What does community-funded mean?

A community-funded district, also known as a basic-aid district, receives most of its funding from local property taxes because local property tax revenues exceed the State's guaranteed funding under the Local Control Funding Formula (LCFF) calculation.

Community-funded districts are allowed to retain all of their allotted property tax revenue, and State contributions to a community-funded district's budget are minimal.

Is the District in community-funded status this year?

The updated revenue projections as of December 2023 indicate an increase in State funding attributed to an enrollment change. State funds have surpassed local property taxes and therefore, the transition is now postponed to the 2024-25 fiscal year.

Our transition status remains fluid since property tax revenues for this year are near the State-funded allocation, we will continuously update our calculations throughout the year as we receive information on tax collections from the Auditor-Controller. We will update revenue projections in May/June to incorporate the Orange County Auditor-Controller property tax actual collections, enrollment, attendance, and other factors that affect the LCFF funding calculation to determine if we transition to community-funded status in 2023-24 or 2024-25.

Why didn’t we become community-funded in past years as anticipated?

The transition to community-funded status for our district did not occur as anticipated in the past years due to the impact of the COVID-19 pandemic. The State implemented a hold harmless provision, ensuring that districts received funding based on the 2019-2020 average daily attendance despite enrollment declines. As a result, our district's revenues for the 2020-2021 and 2021-2022 school years were different from the significant decline in enrollment that we had originally anticipated before the pandemic. Additionally, the State budget allocated extra funds last year and changed the funding calculation method to consider the prior three years of attendance, further postponing the transition.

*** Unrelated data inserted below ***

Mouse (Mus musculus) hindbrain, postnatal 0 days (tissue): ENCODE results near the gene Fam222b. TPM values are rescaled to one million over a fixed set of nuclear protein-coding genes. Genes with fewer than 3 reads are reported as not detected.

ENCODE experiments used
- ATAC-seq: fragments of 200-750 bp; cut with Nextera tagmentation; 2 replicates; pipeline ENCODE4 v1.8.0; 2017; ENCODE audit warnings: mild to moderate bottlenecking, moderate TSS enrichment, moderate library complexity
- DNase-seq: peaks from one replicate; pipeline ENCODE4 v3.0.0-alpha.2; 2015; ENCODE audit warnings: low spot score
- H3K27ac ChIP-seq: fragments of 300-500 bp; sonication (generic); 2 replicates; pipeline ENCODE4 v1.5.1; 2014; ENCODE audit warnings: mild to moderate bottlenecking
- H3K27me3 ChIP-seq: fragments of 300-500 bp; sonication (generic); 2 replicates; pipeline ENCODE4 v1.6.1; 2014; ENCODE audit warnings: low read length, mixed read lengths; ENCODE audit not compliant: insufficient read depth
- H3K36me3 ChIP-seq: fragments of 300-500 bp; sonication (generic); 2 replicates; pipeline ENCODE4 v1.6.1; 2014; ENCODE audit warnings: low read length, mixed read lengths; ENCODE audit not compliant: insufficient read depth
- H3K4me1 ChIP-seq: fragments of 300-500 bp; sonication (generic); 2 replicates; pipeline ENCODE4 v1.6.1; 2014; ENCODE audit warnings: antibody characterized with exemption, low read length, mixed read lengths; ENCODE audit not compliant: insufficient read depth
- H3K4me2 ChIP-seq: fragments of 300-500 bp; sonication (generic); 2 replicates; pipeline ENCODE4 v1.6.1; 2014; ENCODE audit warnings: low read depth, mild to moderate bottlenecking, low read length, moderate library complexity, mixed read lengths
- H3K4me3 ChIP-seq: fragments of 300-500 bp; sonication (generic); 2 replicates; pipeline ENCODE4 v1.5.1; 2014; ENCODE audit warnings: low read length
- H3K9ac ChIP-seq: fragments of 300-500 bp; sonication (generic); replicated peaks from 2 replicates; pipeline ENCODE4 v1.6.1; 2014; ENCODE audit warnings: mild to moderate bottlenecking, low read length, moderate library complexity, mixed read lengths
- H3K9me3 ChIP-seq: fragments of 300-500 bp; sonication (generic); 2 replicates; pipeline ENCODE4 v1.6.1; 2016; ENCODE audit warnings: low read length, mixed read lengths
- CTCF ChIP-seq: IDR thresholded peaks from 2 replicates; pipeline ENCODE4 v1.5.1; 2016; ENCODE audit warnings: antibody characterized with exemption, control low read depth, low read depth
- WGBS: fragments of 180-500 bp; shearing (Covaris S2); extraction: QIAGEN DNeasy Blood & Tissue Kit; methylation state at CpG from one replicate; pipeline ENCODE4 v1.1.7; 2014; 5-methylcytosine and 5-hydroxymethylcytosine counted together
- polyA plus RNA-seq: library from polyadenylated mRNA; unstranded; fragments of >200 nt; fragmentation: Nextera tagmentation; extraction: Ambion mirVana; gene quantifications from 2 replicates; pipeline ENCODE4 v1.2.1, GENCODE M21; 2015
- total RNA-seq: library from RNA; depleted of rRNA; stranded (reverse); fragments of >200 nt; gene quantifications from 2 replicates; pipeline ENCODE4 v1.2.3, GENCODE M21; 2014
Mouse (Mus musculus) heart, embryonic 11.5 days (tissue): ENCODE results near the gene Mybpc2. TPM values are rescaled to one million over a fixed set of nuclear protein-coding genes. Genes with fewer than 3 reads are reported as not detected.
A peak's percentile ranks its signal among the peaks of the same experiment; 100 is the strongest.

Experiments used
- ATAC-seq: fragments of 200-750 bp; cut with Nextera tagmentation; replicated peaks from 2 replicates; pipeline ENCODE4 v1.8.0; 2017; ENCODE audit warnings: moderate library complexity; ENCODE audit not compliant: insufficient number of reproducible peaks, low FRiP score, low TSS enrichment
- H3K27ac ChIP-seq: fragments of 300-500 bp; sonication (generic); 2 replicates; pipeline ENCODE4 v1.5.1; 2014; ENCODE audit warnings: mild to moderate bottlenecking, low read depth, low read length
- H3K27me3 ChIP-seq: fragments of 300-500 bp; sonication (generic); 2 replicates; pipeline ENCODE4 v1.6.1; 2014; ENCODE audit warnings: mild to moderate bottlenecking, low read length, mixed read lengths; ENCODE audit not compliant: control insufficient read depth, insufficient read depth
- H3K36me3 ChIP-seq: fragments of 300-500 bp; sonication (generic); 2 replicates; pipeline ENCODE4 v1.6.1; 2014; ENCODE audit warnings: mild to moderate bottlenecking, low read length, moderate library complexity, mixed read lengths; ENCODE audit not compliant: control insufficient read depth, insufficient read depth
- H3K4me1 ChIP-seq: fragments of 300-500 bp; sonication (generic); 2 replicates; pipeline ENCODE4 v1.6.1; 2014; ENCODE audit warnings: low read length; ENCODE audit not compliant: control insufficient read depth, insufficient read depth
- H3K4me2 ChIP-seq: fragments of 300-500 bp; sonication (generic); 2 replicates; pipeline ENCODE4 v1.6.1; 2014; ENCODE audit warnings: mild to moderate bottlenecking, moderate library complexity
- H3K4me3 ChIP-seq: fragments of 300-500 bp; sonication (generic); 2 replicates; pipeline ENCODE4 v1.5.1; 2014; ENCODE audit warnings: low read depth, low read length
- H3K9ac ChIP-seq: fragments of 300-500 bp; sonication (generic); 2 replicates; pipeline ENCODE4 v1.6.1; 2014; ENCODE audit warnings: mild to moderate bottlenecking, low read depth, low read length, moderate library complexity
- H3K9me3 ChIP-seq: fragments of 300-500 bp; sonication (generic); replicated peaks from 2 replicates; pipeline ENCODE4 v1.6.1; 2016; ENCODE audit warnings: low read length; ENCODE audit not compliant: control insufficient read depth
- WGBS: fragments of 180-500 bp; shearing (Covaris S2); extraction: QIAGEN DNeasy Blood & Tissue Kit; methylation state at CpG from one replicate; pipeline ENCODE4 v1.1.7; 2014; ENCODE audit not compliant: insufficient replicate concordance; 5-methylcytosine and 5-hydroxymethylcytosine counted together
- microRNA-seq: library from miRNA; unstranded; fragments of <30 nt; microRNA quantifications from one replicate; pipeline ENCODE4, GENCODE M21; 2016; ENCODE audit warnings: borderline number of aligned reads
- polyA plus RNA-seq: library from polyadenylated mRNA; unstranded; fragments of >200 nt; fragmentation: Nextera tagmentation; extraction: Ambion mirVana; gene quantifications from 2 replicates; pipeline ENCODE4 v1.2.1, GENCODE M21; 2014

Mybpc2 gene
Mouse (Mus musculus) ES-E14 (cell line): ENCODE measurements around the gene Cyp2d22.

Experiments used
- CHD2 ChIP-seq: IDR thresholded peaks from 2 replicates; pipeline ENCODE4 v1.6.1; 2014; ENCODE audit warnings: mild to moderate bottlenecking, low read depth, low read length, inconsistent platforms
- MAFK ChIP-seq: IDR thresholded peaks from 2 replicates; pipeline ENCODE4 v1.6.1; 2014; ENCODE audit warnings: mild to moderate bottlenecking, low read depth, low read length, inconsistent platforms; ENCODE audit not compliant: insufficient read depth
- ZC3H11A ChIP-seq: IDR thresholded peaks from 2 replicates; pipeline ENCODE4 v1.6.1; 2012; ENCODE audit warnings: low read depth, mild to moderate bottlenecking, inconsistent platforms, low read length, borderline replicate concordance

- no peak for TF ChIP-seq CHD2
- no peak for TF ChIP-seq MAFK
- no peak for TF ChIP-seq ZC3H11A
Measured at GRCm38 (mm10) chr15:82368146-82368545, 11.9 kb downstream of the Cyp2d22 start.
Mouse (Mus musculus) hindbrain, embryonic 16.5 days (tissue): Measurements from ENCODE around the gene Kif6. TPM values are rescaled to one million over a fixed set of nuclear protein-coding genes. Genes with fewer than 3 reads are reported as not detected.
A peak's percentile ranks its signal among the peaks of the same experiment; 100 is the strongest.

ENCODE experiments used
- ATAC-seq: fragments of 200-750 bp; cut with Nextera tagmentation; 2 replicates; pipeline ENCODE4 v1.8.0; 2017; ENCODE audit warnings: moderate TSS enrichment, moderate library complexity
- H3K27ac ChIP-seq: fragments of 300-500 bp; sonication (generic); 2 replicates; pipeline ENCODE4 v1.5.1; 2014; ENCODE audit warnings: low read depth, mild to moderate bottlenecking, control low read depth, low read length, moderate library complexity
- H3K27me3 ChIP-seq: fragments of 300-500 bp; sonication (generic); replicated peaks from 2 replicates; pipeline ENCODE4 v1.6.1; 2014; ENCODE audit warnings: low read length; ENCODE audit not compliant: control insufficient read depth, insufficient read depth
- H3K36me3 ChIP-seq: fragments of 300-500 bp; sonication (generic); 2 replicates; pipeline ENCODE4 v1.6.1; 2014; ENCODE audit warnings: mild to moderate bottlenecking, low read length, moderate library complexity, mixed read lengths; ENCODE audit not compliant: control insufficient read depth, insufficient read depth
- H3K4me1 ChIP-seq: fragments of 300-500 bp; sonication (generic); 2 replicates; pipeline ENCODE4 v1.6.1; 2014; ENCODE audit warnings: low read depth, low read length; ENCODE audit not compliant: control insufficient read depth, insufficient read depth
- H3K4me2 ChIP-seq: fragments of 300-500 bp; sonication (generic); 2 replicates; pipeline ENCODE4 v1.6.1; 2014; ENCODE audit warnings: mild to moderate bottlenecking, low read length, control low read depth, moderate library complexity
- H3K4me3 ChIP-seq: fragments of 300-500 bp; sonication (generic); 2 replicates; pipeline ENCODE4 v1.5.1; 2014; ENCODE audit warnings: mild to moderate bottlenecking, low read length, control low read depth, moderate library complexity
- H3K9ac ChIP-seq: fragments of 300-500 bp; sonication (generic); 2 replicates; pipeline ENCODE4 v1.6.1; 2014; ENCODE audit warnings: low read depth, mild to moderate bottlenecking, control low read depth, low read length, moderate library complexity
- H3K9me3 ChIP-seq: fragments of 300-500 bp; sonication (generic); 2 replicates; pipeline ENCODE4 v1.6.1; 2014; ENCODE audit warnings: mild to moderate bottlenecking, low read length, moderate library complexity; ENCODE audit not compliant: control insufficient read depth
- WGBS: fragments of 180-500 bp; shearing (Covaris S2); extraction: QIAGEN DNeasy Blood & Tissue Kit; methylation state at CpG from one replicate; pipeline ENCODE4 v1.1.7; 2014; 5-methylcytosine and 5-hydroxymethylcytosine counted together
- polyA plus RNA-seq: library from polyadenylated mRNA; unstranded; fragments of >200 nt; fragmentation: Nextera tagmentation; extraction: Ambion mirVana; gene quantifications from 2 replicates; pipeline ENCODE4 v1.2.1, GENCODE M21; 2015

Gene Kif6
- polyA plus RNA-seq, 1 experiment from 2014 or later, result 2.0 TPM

Can we move in and out of basic aid and if yes, what would that look like?

Yes, it is possible for school districts to move in and out of basic-aid status, and this transition depends on several key factors, such as property tax growth, enrollment variances, and state funding allocation changes. Moving in and out of basic aid status can create financial uncertainty for the district, making it challenging to predict revenues and operational cash flow. 

Will declining enrollment matter once we become basic aid?

Declining enrollment may not impact the LCFF (Local Control Funding Formula) revenues. Still, it will have implications for other funding from federal and state sources, such as special education, Title I, lottery funds, and other grants. Enrollment plays a crucial role in determining staffing formulas, and facilities needs, and it is used to adjust expenditures. Additionally, enrollment will matter if the District moves in and out of basic aid status, as enrollment affects how the District is funded. Basic Aid relies on property tax revenue, and state-funded relies on student attendance for funding.